I don’t really want to report this unless I have to as if HMRC come knocking it will be pretty obvious that I was the one that made the report; certainly I have no evidence of anything untoward, just a sneaking suspicion.

Equally, wouldn’t an Indian accountant be bound by equivalent legislation over there, even if he was preparing accounts for a UK based company?

Thoughts and comments please (after you’ve stopped laughing)... 

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11th Feb 2012 20:21

One for Mr Winch

No doubt David will be along shortly to confirm this, but I can't help thinking you don't KNOW that he is actually going to carry out this highly inventive approach to running a business. In fact, the way he comes across in your tale makes me think that he has actually come up with an equally ludicrous idea but decided you will shoot that down in flames as well. This new ludicrous idea may or may not (but more likely may) also be something that won't work under UK tax law but you know nothing about it or whether it is actually going ahead.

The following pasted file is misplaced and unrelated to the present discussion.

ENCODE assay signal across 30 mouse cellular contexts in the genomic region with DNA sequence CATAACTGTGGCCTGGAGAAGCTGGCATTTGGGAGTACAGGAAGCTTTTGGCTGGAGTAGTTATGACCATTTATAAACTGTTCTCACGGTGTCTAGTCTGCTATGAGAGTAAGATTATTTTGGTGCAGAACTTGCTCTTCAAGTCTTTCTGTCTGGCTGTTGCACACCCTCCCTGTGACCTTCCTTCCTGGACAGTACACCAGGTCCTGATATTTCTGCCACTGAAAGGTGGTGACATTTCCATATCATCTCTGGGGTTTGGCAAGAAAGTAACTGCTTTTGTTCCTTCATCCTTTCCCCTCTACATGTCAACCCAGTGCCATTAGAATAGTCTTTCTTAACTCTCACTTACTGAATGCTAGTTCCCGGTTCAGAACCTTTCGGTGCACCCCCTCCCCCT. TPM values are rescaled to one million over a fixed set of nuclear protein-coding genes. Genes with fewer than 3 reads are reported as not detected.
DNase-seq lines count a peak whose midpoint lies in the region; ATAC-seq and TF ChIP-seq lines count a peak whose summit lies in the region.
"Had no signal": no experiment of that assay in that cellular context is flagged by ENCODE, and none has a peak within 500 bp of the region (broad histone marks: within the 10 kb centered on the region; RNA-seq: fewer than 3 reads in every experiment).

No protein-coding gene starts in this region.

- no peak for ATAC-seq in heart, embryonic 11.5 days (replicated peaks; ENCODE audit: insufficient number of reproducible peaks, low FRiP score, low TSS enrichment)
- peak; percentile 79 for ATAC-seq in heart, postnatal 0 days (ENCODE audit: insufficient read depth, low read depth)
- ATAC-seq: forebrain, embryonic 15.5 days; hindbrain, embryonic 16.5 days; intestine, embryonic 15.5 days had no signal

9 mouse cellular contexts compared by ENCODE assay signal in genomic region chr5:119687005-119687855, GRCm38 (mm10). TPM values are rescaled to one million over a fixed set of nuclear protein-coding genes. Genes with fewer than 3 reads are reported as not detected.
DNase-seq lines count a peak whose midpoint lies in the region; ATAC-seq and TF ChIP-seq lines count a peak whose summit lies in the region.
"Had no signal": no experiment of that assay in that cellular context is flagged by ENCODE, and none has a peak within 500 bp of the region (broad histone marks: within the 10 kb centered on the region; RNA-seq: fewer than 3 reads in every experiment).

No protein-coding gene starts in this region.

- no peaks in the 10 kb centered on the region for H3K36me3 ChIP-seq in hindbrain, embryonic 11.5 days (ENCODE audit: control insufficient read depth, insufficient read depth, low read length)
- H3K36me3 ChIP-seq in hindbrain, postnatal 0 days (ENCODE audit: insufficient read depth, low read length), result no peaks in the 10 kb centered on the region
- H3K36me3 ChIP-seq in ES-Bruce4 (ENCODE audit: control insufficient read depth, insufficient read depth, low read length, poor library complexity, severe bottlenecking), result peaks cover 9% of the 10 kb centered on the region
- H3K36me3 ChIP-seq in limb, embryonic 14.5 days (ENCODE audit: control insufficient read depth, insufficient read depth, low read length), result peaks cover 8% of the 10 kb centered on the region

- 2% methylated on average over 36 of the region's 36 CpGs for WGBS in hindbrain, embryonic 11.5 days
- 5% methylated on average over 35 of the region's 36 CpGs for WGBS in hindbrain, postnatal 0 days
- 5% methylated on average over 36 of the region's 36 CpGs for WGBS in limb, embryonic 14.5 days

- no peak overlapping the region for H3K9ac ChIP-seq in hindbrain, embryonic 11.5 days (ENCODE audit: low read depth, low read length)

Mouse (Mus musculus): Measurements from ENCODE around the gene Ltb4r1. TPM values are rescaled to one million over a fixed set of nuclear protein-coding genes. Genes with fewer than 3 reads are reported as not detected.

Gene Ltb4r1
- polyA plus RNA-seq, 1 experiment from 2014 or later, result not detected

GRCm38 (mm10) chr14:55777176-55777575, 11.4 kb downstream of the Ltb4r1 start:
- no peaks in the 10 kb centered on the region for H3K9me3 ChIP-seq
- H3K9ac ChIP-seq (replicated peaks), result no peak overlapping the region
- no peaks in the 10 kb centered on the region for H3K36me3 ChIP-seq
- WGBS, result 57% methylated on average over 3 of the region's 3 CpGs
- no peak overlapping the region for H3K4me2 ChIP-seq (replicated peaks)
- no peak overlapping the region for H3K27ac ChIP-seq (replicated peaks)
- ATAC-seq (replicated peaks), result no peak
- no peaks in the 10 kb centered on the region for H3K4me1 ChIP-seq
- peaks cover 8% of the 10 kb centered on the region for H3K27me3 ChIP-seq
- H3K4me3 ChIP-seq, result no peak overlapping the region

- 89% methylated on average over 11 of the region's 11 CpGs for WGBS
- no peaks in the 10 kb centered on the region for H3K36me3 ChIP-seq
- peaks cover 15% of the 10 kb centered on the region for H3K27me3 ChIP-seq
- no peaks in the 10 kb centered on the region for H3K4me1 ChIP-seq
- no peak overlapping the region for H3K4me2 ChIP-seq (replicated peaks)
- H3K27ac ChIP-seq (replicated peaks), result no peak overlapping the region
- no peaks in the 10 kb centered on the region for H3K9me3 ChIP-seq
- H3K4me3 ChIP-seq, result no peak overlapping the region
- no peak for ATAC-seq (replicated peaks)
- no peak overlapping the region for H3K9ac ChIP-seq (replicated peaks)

Given you don't have knowledge from your work in a regulated sector of him actually doing anything wrong, I think you're safe from having to make a report.

Surely if he is an IT contractor he could actually do the work in the tax haven, (assuming software rather than hardware support) thus completely avoiding the issue. I can't believe you didn't suggest this to him. :-P

 

 

 

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12th Feb 2012 10:32

There is some truth within the claim that ...

... "if he did anything wrong I was going to ‘report him to the taxman” and accusing me of working for HMRC rather than the guy who was paying the bill. "

This is Britain, as fashoned by the Labour Party. Considering liberal Dave, I don't think it will change.

 

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12th Feb 2012 11:10

Reporting (not)

It does not appear to me that you have grounds to suspect that this person has obtained an advantage by dishonestly evading taxes (which could be reportable).  At most it seems that you suspect that he may be intending to do that in future (but the mere intention to do it is not reportable).